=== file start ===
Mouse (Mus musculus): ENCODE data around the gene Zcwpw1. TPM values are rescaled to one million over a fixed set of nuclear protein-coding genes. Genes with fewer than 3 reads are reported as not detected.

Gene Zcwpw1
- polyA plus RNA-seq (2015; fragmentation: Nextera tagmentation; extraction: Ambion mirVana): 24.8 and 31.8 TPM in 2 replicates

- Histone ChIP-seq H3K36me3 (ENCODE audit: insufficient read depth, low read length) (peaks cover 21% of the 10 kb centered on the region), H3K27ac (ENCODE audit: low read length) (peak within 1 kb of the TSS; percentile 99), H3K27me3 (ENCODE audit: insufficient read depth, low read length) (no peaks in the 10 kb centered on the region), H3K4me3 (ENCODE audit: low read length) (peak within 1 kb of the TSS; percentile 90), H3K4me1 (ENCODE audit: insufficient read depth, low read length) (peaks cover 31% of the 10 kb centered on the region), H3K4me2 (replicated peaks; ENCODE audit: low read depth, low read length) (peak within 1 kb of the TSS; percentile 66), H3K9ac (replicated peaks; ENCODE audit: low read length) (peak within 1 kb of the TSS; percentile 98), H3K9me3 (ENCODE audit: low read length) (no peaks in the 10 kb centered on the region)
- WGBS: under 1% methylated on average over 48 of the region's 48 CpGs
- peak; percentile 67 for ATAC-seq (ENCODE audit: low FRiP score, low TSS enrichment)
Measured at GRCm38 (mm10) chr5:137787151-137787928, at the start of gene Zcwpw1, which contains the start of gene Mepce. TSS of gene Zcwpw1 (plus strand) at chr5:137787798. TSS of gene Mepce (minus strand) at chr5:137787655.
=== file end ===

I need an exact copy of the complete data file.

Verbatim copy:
Mouse (Mus musculus): ENCODE data around the gene Zcwpw1. TPM values are rescaled to one million over a fixed set of nuclear protein-coding genes. Genes with fewer than 3 reads are reported as not detected.

Gene Zcwpw1
- polyA plus RNA-seq (2015; fragmentation: Nextera tagmentation; extraction: Ambion mirVana): 24.8 and 31.8 TPM in 2 replicates

- Histone ChIP-seq H3K36me3 (ENCODE audit: insufficient read depth, low read length) (peaks cover 21% of the 10 kb centered on the region), H3K27ac (ENCODE audit: low read length) (peak within 1 kb of the TSS; percentile 99), H3K27me3 (ENCODE audit: insufficient read depth, low read length) (no peaks in the 10 kb centered on the region), H3K4me3 (ENCODE audit: low read length) (peak within 1 kb of the TSS; percentile 90), H3K4me1 (ENCODE audit: insufficient read depth, low read length) (peaks cover 31% of the 10 kb centered on the region), H3K4me2 (replicated peaks; ENCODE audit: low read depth, low read length) (peak within 1 kb of the TSS; percentile 66), H3K9ac (replicated peaks; ENCODE audit: low read length) (peak within 1 kb of the TSS; percentile 98), H3K9me3 (ENCODE audit: low read length) (no peaks in the 10 kb centered on the region)
- WGBS: under 1% methylated on average over 48 of the region's 48 CpGs
- peak; percentile 67 for ATAC-seq (ENCODE audit: low FRiP score, low TSS enrichment)
Measured at GRCm38 (mm10) chr5:137787151-137787928, at the start of gene Zcwpw1, which contains the start of gene Mepce. TSS of gene Zcwpw1 (plus strand) at chr5:137787798. TSS of gene Mepce (minus strand) at chr5:137787655.